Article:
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If you visit a website frequently, your web browser stores elements of the web page in a cache so that they do not have to be downloaded again each time you visit, making your browsing faster. These elements might include photographs, pages you have already viewed, or style sheets. In some cases, when the website is changed, you may not be able to view the changes because you are actually viewing the cache. There are two ways to solve this problem: a hard refresh, which bypasses the cache and loads the actual page as it is stored on the server, and clearing your cache, which is something you should do periodically anyway.
To refresh a website normally, you hit the “refresh” button, or the F5 key, or press the command key for your operating system, such as the Apple key or the Control key, and the letter R. To hard refresh, the command or control key is held down while clicking on the refresh button or pressing F5. Alternatively, the user can hold down the shift key, the command/control key, and the letter R. A hard refresh will bypass any cached files and display the web page as it currently appears on the server.
A hard refresh can be useful to clear forms and ensure that you are viewing the web page as it currently appears. Usually, even if your web browser has a cached version of a web page, it will check with the server for any changes. Sometimes glitches confuse this communication, however, leaving the viewer with a web site that looks confusing. This is especially common when changes are made to style sheets, which sometimes cause a page to be rendered in an odd way.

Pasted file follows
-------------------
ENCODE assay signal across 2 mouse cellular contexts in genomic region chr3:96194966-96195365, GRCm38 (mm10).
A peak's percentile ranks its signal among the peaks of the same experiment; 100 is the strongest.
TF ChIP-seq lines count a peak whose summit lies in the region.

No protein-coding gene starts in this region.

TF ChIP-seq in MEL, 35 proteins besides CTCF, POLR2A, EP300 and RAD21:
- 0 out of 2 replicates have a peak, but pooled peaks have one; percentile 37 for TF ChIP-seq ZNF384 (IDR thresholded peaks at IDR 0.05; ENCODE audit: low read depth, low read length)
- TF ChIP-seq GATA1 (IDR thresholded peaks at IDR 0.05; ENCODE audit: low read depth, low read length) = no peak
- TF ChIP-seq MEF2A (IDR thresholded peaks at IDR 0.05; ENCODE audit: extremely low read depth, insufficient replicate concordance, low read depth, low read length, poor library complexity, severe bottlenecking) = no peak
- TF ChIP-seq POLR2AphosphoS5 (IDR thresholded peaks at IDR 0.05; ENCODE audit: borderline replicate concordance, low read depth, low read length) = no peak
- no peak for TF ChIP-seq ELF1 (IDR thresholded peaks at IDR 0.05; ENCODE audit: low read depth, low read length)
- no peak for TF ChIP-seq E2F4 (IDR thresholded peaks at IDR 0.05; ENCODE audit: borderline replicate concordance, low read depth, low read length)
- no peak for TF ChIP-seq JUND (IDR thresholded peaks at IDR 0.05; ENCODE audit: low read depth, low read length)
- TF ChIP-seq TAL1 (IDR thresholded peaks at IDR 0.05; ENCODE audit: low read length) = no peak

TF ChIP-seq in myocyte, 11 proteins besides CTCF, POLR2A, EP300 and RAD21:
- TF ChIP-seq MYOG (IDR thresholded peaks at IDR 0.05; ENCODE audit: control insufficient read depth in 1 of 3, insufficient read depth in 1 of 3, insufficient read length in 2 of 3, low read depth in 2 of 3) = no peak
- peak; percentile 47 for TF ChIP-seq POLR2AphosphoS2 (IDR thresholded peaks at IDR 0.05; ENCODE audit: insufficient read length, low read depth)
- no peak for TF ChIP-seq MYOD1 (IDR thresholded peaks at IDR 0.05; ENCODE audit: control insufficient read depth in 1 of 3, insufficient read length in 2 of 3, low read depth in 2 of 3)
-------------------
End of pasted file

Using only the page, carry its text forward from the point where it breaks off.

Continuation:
If you are viewing a web page that looks odd or has glitches, a hard refresh may be necessary. This is common with websites that are constantly being updated, like e-mail and news sites. Occasionally, the rapid updates confuse the browser, which reverts to a cached version of the page. If a site looks funny to you, performing a hard refresh may help to clear up the problem. Hard refresh is also very useful for web designers who want to make sure that they are viewing the most recent version of their work.
In the options menu for your web browser, there is usually a tab for dealing with the cache. You can set the size of the cache and also clear it out. Clearing the cache will remove all of the older saved versions of websites you visit, which means that the entire page will have to be freshly downloaded when you visit it. Clearing the cache is more time consuming than doing a hard refresh, and only needs to be done periodically, but can be beneficial if you are having difficulty with your browser.